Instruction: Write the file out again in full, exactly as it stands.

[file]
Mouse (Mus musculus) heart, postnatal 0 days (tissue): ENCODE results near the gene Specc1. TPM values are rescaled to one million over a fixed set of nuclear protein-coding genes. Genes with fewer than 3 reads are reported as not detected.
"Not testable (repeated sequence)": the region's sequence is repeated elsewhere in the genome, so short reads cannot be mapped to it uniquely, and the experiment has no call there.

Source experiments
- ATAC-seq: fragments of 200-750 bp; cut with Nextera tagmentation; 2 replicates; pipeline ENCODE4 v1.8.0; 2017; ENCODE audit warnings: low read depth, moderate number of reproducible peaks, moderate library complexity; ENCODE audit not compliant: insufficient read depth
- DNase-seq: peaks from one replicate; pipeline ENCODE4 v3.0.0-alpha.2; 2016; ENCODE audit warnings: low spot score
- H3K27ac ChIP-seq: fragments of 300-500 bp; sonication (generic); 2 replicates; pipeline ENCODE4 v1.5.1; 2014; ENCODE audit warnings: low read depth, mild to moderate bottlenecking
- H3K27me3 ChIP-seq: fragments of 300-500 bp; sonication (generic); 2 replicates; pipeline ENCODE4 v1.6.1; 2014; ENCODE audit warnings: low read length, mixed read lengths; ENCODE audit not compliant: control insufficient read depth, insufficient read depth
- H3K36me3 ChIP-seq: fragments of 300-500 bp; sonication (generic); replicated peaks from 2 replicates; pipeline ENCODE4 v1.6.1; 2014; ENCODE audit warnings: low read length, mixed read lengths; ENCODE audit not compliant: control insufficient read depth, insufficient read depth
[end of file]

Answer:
Mouse (Mus musculus) heart, postnatal 0 days (tissue): ENCODE results near the gene Specc1. TPM values are rescaled to one million over a fixed set of nuclear protein-coding genes. Genes with fewer than 3 reads are reported as not detected.
"Not testable (repeated sequence)": the region's sequence is repeated elsewhere in the genome, so short reads cannot be mapped to it uniquely, and the experiment has no call there.

Source experiments
- ATAC-seq: fragments of 200-750 bp; cut with Nextera tagmentation; 2 replicates; pipeline ENCODE4 v1.8.0; 2017; ENCODE audit warnings: low read depth, moderate number of reproducible peaks, moderate library complexity; ENCODE audit not compliant: insufficient read depth
- DNase-seq: peaks from one replicate; pipeline ENCODE4 v3.0.0-alpha.2; 2016; ENCODE audit warnings: low spot score
- H3K27ac ChIP-seq: fragments of 300-500 bp; sonication (generic); 2 replicates; pipeline ENCODE4 v1.5.1; 2014; ENCODE audit warnings: low read depth, mild to moderate bottlenecking
- H3K27me3 ChIP-seq: fragments of 300-500 bp; sonication (generic); 2 replicates; pipeline ENCODE4 v1.6.1; 2014; ENCODE audit warnings: low read length, mixed read lengths; ENCODE audit not compliant: control insufficient read depth, insufficient read depth
- H3K36me3 ChIP-seq: fragments of 300-500 bp; sonication (generic); replicated peaks from 2 replicates; pipeline ENCODE4 v1.6.1; 2014; ENCODE audit warnings: low read length, mixed read lengths; ENCODE audit not compliant: control insufficient read depth, insufficient read depth